Opinions abound regarding mixed martial arts. Not everyone likes the sport, nor should they. I’ve been a fan since UFC 1 in 1993, and even I have misgivings, so I’m not trying to convince anyone of anything. But it’s important to get the facts straight, so you can love it or hate it for what it actually is.

Fiction – it’s too dangerous

Since its inception, more people have died cheerleading than in the UFC octagon. No one has died in the UFC cage, and there have been few serious injuries. Fighters sustaining injuries are put on suspension by the  athletic board with jurisdiction. Unlike the NFL and NHL, the UFC is government regulated and not subject to team governors or CEOs.

Fact – potential head injuries

Head injuries can be sustained by athletes in any contact sport. CFL and NFL players have had psychological problems that have lead to addiction and family break-ups, and are known to have drastically reduced life expectancies. NFL players regularly sustain head trauma -- because their helmets  are used like weapons -- and the NHL’s  goons have come under the microscope as a result of suicides and addictions. We’ve all seen the punch drunk boxer.

The danger to the UFC fighter is in his training, not in the competition. A UFC fighter sustains far fewer cranium-jarring shots in several  UFC fights than  a boxer will in one 15 round bout. In training, however, mixed martial artists are testing their physical limits all the time.

Fiction – UFC fighters are street fighters, bullies and thugs

Like any major sports organization, the UFC has hundreds of athletes under its banner. It’s not possible to control them all. The UFC gives seminars on appropriate behavior for its fighters, recognizing that they come from diverse backgrounds. Fighters are fined or let go for major transgressions, but at the same time, the UFC works with fighters in cases such as  drug addiction.

Rather than being bullies, many UFC fighters -- Canada’s Georges St. Pierre among them -- got into martial arts because they were being bullied. They know what it’s like to feel defenseless, at school or in their neighborhood. This is why the UFC tries to bring awareness to bullying, to stop it in its tracks.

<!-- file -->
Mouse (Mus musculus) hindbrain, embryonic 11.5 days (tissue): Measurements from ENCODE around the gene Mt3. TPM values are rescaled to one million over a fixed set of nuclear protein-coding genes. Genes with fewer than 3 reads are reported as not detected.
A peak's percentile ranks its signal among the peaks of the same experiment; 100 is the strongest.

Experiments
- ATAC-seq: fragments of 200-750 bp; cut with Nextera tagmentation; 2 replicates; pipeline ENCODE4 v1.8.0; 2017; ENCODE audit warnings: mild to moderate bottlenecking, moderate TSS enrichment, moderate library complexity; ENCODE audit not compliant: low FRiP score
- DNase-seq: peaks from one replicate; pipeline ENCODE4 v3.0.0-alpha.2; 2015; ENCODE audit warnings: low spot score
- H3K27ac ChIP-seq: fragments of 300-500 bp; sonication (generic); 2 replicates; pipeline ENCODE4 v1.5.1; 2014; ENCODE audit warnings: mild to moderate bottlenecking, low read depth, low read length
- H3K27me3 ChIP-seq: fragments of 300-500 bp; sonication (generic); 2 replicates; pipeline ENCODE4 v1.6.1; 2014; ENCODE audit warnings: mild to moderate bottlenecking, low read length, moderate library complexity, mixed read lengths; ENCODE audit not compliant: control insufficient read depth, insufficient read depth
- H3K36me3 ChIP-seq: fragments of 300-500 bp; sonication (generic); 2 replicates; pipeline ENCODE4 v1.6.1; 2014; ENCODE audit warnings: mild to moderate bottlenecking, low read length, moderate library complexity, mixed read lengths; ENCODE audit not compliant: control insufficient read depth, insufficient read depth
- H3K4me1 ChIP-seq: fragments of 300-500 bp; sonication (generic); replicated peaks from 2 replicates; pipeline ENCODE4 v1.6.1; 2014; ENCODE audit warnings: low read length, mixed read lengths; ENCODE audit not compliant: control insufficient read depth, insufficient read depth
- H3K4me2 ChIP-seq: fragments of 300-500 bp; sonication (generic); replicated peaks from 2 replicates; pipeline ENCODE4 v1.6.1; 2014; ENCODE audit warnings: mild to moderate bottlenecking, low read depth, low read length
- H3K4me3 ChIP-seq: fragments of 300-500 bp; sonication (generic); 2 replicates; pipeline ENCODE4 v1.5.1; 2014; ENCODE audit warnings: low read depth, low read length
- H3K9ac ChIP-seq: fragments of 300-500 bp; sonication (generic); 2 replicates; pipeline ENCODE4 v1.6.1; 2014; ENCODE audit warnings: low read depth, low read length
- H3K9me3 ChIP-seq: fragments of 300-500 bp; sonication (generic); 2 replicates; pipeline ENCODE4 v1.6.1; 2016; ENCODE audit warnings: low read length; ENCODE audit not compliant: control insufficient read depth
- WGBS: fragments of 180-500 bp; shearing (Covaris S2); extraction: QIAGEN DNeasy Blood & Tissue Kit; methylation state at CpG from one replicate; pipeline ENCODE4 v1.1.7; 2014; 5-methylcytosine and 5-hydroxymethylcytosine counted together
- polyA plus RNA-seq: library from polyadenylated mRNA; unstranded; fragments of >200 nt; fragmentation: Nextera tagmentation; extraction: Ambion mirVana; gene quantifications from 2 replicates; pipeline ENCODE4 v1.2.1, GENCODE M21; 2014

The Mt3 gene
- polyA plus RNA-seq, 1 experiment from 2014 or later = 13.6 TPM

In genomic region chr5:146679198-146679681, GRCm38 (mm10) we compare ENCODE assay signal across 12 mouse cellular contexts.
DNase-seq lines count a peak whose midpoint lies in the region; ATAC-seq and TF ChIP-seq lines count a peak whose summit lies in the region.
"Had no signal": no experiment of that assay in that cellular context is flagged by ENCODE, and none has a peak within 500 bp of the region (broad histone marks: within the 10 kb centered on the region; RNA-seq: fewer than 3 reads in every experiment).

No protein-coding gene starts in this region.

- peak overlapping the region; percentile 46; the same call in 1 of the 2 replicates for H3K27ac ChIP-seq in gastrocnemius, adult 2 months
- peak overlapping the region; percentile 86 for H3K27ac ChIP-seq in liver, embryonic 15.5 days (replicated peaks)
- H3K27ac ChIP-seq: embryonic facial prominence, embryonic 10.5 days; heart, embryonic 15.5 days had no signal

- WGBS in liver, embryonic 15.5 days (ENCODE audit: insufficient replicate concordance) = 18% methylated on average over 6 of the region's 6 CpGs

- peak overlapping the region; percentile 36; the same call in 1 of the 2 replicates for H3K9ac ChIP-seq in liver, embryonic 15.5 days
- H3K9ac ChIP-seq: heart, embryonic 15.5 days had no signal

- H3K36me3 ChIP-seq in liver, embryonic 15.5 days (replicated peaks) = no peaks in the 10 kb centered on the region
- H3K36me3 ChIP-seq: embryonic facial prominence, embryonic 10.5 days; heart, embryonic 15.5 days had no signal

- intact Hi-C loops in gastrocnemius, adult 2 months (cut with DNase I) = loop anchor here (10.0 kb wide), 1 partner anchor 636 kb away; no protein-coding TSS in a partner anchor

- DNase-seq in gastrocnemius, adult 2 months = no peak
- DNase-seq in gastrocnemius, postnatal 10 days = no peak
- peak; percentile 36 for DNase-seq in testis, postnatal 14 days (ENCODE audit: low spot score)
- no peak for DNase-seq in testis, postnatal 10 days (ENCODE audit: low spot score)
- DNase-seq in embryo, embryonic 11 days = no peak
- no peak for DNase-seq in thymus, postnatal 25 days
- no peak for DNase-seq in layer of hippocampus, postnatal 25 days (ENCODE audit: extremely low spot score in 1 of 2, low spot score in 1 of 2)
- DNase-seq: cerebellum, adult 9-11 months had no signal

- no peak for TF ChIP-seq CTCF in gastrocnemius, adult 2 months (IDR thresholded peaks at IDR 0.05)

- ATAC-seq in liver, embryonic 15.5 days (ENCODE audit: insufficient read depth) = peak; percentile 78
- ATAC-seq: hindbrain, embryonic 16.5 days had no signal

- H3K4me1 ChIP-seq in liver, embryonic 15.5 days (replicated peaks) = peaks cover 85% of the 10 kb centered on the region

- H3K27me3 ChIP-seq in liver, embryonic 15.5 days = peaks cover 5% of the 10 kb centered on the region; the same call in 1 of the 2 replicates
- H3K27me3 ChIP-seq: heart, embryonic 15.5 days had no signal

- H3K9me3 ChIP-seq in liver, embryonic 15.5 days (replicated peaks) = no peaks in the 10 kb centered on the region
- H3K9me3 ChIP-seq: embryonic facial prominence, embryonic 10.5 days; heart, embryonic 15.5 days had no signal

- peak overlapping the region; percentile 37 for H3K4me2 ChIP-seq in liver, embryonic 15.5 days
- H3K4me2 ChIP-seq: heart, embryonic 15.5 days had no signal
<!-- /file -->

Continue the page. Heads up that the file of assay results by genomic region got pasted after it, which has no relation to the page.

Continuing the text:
UFC fighters are athletes, not hoodlums, and many have never been in a street fight. Gan McGee, a former UFC heavyweight hopeful who fought and lost to Tim Sylvia in a HW title fight, once fought and beat six Navy Seals in a bar. Navy Seals are the dudes who flew in and punched Bin Laden’s ticket.  The point here is that most  UFC fighters have nothing to prove, not  even to the toughest Joe, and would be in serious legal trouble if they vented on a civilian.

Fact – the UFC did have street fighters compete

In its early days, the UFC  wasn’t mixed, except that you had a Greco-Roman wrestler fighting a Muay Thai boxer, or a Sumo wrestler fighting a BJJ black belt, or a street fighter against a judoka. Back then, bona fide street fighters did reasonably well. Tank Abbott, a hard drinking Huntington Beach biker-type, boasted of drinking before fighting. And he was brutal in his punching and in his comments afterwards. But this is no longer the case. No street fighter would be fit to carry the athletic cup of a UFC contract holder.

Fiction – hitting a downed fighter is wrong

In boxing, standing eight-counts are given to dazed, staggering fighters who have been hurt so bad they need time to compose themselves. That is dangerous.

Due to the striking and grappling elements of MMA,  there are no standing counts, but fighters are allowed to ‘finish’ fights. It is up to the fighters to verbally submit or tap, and if they can’t or don’t,  the ref ends the fight when it’s clear one of the fighters is finished, or that he is no longer intelligently defending himself.

Several UFC fights have been stopped with the loser still standing, because he was getting hit at the will of his opponent and not defending himself. More than one fight has been stopped too early or a little late, because refs are human.

Fact – the sport can be difficult to watch

Despite the regulations, controls and overall excellent refereeing, UFC matches are fights, with blood, hematomas and broken limbs. The events aren’t for everybody. Even hardcore fans have to turn away from time to time.

Bottom line – fighter safety is paramount

UFC fighters know the risks, and are the best trained and informed athletes of any sport right now. The UFC is government regulated, and the owners are intent to not make the mistakes boxing made, whether it regards pay, health or the cards. Until we see serious injuries, long term health problems or concerted complaints by fighters and fans, those who choose can enjoy the most exciting sport on this planet, and the rest can opt out.